It is well known that a healthy lifestyle — not smoking, avoiding excess weight, and getting regular exercise — can reduce the risk of heart disease. But what about people who have inherited gene variants known to increase risk?A study led by Massachusetts General Hospital (MGH) investigators has found that, even among those at high genetic risk, leading a healthy lifestyle can cut in half the probability of a heart attack or similar event. The report received early online publication in the New England Journal of Medicine to coincide with a presentation at the American Heart Association (AHA) Scientific Sessions.“The basic message of our study is that DNA is not destiny,” said senior author Sekar Kathiresan, director of the Center for Human Genetic Research at MGH and an associate professor of medicine at Harvard Medical School (HMS). “Many individuals — both physicians and members of the general public — have looked on genetic risk as unavoidable, but for heart attack that does not appear to be the case.”The multi-institutional research team analyzed genetic and clinical data from more than 55,000 participants in four large-scale studies. Three of these — the Atherosclerosis Risk in Communities Study, the Women’s Genome Health Study, and the Malmö Diet and Cancer Study — are prospective studies that have followed participants for up to 20 years. The fourth, the BioImage Study, assessed a variety of risk factors, including the presence of atherosclerotic plaques in the coronary arteries when participants joined the initiative.Each participant in the current analysis was assigned a genetic risk score, based on whether they carried any of 50 gene variants that previous studies had associated with elevated heart attack risk. Based on data gathered when participants entered each study, the investigators used four AHA-defined lifestyle factors — no current smoking; lack of obesity, defined as a body mass index less than 30; physical exercise at least once a week; and a healthy dietary pattern — to determine whether participants had a favorable (three or four healthy factors), intermediate (two), or unfavorable lifestyle score.For participants in the prospective studies, the researchers investigated how each individual’s genetic risk score and lifestyle factors related to the incidence of heart attack, the need for procedures designed to open blocked coronary arteries, or sudden cardiac death. Among participants in the BioImage study, genetic and lifestyle factors were compared to the extent of atherosclerotic disease in the coronary arteries at baseline.Across all three prospective studies, a higher genetic risk score significantly increased the incidence of coronary events — as much as 90 percent in those at highest risk. While known risk factors such as a family history and elevated LDL cholesterol were also associated with an elevated genetic risk score, genetic risk was the most powerful contributor to cardiac risk. Each healthy lifestyle factor reduced risk. The unfavorable lifestyle group also had higher levels of hypertension, diabetes, and other known risk factors upon entering the studies.Within each risk category, the presence of lifestyle factors significantly altered the risk of coronary events to such an extent that following a favorable lifestyle could reduce the incidence of coronary events by 50 percent in those with the highest genetic risk scores. Among participants in the BioImage study, both genetic and lifestyle factors were independently associated with levels of calcium-containing plaque in the coronary arteries, and healthy lifestyle factors were associated with less extensive plaque within each genetic risk group.“Some people may feel they cannot escape a genetically determined risk for heart attack, but our findings indicate that following a healthy lifestyle can powerfully reduce genetic risk,” says Kathiresan.“Now we need to investigate whether specific lifestyle factors have stronger impacts and conduct studies in more diverse populations, since most of the participants in these studies are white.”
By ShareAmerica December 06, 2019 Despite shutting down the internet and other cover-up efforts, Iran’s regime is well known for its brutality. In the last two weeks of November, the regime has killed 161 protesters while suppressing the demonstrations of the Iranian people.Less well known is what happens after the regime’s thugs murder a citizen. Amnesty International reports that the government refused to return some victims’ bodies to their families and that government “security forces” have removed dead bodies from morgues and transferred them to unknown locations.The rights group also reports that some families of the deceased are being billed for the bullets used to kill their loved ones.“There are shocking reports that, when the authorities have returned victims’ bodies to their families, they have demanded payment citing several reasons, including the cost of the bullet that killed their loved one or compensation for property destroyed during the protests,” Amnesty International said in a November 29 statement.One Iranian official has denied the allegation. But Amnesty International says Iran’s regime has a history of harassing the families of its victims and that it is continuing in the current crackdown.“In a pattern consistent with previous protester killings, the authorities have threatened victims’ families with arrest if they hold funerals for their loved ones or to speak to media,” Amnesty International said.“The Iranian people are, once again, on the streets because of the regime’s poor economic management,” U.S. Secretary of State Mike Pompeo told reporters November 26. “And instead of addressing their grievances, Tehran has responded with violence and by blaming those outside of the country.”“We will continue to sanction Iranian officials who are responsible for these human rights abuses,” Pompeo added.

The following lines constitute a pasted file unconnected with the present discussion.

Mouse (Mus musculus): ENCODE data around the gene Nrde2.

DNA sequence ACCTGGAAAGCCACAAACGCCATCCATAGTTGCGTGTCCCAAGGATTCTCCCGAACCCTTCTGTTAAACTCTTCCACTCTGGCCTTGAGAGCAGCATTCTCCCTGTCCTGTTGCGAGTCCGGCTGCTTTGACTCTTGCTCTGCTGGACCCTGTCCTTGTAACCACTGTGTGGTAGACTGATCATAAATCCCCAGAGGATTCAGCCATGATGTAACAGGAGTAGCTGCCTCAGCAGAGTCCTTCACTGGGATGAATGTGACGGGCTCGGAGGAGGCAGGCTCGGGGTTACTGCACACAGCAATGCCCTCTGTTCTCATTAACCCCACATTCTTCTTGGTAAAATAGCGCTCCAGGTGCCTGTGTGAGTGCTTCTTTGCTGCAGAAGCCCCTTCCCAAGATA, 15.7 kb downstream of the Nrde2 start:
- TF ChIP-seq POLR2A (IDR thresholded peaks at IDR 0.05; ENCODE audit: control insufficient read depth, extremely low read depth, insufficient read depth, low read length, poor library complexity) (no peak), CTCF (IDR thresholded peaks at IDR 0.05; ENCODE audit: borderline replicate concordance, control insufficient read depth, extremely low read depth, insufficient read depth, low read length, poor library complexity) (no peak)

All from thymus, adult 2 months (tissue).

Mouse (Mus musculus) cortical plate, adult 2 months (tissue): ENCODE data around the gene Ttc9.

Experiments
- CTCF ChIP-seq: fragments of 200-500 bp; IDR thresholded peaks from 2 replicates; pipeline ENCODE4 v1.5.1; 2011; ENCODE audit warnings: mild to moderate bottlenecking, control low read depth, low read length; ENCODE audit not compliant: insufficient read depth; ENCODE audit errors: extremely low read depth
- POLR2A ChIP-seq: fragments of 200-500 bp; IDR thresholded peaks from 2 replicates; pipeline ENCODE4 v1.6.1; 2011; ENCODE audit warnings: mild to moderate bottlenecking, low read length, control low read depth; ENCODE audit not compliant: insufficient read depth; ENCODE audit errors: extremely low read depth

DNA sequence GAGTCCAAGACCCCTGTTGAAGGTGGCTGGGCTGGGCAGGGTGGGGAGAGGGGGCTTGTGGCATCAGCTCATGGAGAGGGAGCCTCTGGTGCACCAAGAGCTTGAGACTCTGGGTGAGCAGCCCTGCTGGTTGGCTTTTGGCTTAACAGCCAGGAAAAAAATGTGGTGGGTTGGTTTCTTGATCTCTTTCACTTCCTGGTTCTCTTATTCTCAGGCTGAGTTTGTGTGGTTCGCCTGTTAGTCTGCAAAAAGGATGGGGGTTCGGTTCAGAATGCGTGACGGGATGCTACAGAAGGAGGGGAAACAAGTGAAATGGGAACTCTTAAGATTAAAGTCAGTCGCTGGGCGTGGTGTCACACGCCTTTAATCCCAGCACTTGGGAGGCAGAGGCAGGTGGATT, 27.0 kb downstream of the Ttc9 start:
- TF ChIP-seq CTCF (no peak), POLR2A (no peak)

With the release of Madden 20 right around the corner, EA Sports has released the player ratings for the latest edition of the popular video game franchise.The rating system is based on a scale from one to 99. While no player in this year’s game is rated as low as a one (the lowest rated player is a 36), there are a select few who garnered the coveted 99-overall rating. MORE: Best defenses to use in ‘Madden 20’Bobby Wagner, MLB, Seattle SeahawksWagner rounds out the top four players in Madden 20. Seattle’s premier defender sports a 99 awareness rating like the other top four players, and has a well-balanced rating for speed (88), acceleration (89) and agility (85). His tackle (99), pursuit (99) and hit power (98) are also the best among all players featured in the game. It’s an exclusive club to join as players like Barry Sanders (2000), Ray Lewis (2002) and Peyton Manning (2006-11) have all received 99-overall ratings in past versions of the game.This year’s edition features four players rated 99 overall and for the first time since 2016, none of them are quarterbacks. Here’s a brief look at each player.MADDEN 20 REVIEW: The good, the bad and the new from EA SportsAaron Donald, DT, Los Angeles RamsDonald comes in as the top overall player in Madden 20. His strength and awareness are both rated at 99, while his acceleration ratings tops out at 90.His 97 rating in block shedding and 99 rating for power moves will make him a must-have player for any ultimate team.MORE: Best offenses to use in ‘Madden 20’DeAndre Hopkins, WR, Houston TexansHopkins is this year’s highest-rated wideout as he just barely edged out Antonio Brown (98 overall) for the top spot. The Texans’ top pass-catching target boasts a 92 rating in speed and agility to go along with his 99 rating for awareness. His acceleration speed rounds out at a 93. He also sports a 99 rating in jumping, catching, catching in traffic, spectacular catch and release.Khalil Mack, OLB, Chicago BearsThe Bears’ beast on the defensive line has an awareness rating of 99, much like Donald and Hopkins. However, it’s his quickness that really shines through; Mack’s speed, acceleration and agility ratings are 87, 89 and 88 respectively. All unbelievably high for a player at his position.